THEY wear white, congregate outside to sing and pray and, to the dismay of Zimbabwe’s health authorities, members of the Apostolic Church are blocking vaccination attempts.
The Guardian reports that since the government partially reopened religious gatherings in August, members of the “white church” are once again gathering in large numbers and spreading the message that “small stones and holy water,” rather than vaccines, will ensure their limbs are not infected with Covid.
While the Catholic Church, evangelical groups and Adventists have recommended vaccinations, those of the apostolic church is highly resistant to show jabs.
With millions of followers across southern Africa, the position of the church could undermine attempts Zimbabwe to vaccinate 60 percent of the population by December.
Says Gramaridge Musendekwa of the Vadzidzi Apostolic Church:
We believe in God and science is entirely subject to the will of God. I grew up thanks to the prayers of my parents and I pass them on to my children. My family will not take the vaccine because we are protected by prayers.
I think we shouldn’t have to be vaccinated. For us who grew up without drugs, vaccinations are an insult to our faith and our religion. The authorities can certainly do whatever they want without involving us.
After spending hours in a shrine decorated with red and white flags, Miriam Mushayabasa, 34, a mother of three, believes she does not need a vaccine.
Our preacher made it clear to us that if we use these little stones and the holy water he prayed for, nothing will happen to our families. Since the start of Covid-19 last March, my family and I have never suffered from this disease, we are stronger than ever.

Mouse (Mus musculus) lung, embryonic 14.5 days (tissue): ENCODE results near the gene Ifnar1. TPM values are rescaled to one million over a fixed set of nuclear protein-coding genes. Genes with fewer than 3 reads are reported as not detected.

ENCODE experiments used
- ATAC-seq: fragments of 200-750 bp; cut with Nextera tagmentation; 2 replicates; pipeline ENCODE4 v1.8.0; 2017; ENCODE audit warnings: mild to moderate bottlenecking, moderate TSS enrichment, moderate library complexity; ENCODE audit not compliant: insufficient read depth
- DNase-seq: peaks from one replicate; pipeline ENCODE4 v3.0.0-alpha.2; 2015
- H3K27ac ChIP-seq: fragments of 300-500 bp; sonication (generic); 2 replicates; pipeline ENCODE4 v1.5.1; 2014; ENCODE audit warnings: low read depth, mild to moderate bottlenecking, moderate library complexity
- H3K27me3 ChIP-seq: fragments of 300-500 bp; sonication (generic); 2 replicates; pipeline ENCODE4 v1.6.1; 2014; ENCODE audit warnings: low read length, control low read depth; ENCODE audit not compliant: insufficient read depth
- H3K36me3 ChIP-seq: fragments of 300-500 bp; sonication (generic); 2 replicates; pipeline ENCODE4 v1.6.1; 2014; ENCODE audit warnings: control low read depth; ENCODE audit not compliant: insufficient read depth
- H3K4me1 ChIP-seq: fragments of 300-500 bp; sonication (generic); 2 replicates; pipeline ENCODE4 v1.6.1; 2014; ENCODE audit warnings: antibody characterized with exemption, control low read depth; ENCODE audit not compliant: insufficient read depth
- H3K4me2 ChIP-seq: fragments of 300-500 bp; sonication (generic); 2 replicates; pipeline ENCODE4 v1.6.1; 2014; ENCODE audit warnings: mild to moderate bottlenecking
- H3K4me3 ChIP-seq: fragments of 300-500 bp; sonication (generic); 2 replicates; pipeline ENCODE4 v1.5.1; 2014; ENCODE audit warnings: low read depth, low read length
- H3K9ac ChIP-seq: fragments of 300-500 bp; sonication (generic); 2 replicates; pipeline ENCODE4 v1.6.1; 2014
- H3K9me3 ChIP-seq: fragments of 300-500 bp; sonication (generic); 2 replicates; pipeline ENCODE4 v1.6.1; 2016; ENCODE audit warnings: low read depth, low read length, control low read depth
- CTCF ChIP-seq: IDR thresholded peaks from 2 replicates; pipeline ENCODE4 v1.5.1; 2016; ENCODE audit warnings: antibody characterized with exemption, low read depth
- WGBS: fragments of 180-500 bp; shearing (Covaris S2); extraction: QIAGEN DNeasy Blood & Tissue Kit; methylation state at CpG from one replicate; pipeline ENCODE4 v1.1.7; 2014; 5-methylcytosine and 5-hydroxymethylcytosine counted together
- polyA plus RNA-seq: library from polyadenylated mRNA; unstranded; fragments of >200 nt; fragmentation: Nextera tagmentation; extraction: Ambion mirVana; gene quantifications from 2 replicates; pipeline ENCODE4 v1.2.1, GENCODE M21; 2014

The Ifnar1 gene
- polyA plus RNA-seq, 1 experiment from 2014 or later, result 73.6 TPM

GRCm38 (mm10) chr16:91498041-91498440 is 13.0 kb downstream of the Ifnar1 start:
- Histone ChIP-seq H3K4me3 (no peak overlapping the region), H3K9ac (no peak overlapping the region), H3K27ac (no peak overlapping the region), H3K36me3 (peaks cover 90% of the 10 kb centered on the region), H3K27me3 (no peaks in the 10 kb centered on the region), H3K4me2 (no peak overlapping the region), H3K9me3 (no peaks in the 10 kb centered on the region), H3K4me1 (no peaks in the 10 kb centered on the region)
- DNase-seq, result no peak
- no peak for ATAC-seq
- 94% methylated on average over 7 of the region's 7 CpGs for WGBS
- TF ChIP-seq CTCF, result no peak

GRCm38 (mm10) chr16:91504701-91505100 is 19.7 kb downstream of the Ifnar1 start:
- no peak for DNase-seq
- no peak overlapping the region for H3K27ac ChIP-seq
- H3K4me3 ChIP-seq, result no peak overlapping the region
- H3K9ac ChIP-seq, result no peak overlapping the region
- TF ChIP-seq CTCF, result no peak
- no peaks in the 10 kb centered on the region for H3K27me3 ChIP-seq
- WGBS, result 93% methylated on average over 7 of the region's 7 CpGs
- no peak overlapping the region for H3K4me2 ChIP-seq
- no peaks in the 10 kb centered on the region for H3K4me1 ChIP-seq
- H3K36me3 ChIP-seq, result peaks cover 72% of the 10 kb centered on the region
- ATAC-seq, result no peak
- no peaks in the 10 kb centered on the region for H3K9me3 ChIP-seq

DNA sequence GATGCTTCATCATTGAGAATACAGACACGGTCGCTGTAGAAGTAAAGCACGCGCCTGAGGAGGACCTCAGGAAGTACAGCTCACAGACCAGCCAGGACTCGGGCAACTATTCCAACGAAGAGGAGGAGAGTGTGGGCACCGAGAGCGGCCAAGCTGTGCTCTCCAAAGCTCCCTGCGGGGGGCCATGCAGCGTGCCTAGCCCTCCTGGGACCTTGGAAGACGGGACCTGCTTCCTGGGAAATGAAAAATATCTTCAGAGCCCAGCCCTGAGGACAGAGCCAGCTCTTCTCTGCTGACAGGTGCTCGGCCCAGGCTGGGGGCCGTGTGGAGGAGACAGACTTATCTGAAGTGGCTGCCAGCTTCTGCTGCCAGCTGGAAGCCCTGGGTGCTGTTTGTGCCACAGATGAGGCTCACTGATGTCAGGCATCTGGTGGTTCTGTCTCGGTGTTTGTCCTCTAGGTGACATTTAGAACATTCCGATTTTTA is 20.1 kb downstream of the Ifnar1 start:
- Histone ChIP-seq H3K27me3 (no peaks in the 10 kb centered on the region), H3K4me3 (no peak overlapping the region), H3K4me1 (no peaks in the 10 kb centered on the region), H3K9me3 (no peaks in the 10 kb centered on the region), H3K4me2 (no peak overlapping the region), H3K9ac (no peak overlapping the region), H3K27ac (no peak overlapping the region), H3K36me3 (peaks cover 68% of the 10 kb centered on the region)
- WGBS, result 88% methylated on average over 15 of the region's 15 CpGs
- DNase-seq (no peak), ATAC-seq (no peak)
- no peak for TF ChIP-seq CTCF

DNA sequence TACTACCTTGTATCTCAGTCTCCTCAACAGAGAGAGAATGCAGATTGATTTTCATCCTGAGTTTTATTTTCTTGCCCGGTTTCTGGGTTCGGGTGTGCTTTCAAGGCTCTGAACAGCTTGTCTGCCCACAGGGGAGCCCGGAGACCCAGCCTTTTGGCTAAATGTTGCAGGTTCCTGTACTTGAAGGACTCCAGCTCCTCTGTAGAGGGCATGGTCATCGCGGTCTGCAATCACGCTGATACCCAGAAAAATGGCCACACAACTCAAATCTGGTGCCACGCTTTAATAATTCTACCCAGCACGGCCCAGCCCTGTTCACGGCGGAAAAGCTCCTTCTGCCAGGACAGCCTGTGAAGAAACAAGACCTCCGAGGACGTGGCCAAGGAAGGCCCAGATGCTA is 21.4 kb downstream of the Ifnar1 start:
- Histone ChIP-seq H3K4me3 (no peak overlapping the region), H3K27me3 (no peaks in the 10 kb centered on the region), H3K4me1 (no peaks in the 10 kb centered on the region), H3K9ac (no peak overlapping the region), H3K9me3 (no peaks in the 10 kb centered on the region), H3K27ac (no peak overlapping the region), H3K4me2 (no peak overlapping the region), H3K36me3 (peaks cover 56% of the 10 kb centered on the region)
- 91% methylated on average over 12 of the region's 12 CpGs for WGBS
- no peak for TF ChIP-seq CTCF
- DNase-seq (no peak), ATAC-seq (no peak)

My children are strong, so I have nothing to fear. I have always believed in prayers and this is how I chose to go through this pandemic.
The apostolic position threatens the success of vaccination programs in southern Africa, according to a study published in the Journal of Religion and Health in 2017, which directly linked it to the increase in measles epidemics from 2009 to 2010.
Over 85 percent of Zimbabweans identify as Christians and 37 percent belong to the apostolic church.
So far, only 15 percent of Zimbabwe’s population have been vaccinated since vaccinations began in February. It is one of 15 African countries to have achieved the World Health Organization’s goal of 10% citizens by September.
Regular shipments of vaccines arrive from China, but the government says misinformation and general mistrust have slowed the vaccination program.
Aaron Chakaipa, 40, reflecting the fears of his fellow apostles, said:
I have heard that if you get vaccinated you will no longer be fertile. I’m really scared to take it. I believe that an individual should make a personal decision and not be pressured into getting the vaccine. Telling people to stay away from church if they are not vaccinated is to force the vaccination, which is not correct.
However, Andby Makururu, bishop and founder of the Apostolic Church of Africa Johane Fifth in the eastern province of Manicaland is encourage its members to be vaccinated.
We are transforming the indigenous church to adapt it to world standards. Johane Fifth Africa is on a vaccination campaign.
In all of our sermons, we encourage members to get immunized because the Holy Spirit does not heal all of these illnesses. So I encourage the apostolic sect to go to hospitals and seek treatment, I also receive regular care and examinations.
He says the cults that deny the benefits of vaccines are disconnected.
Our children are getting vaccinated. Those who are still late are lagging behind, but we are moving forward with our time.
Meanwhile, Tonga’s most populous island, Tongatapu, has implemented a nighttime curfew and closed non-essential businesses in a seven-day shutdown after confirming its first case of Covid-19 . It was brought from New Zealand by a Mormon missionary.
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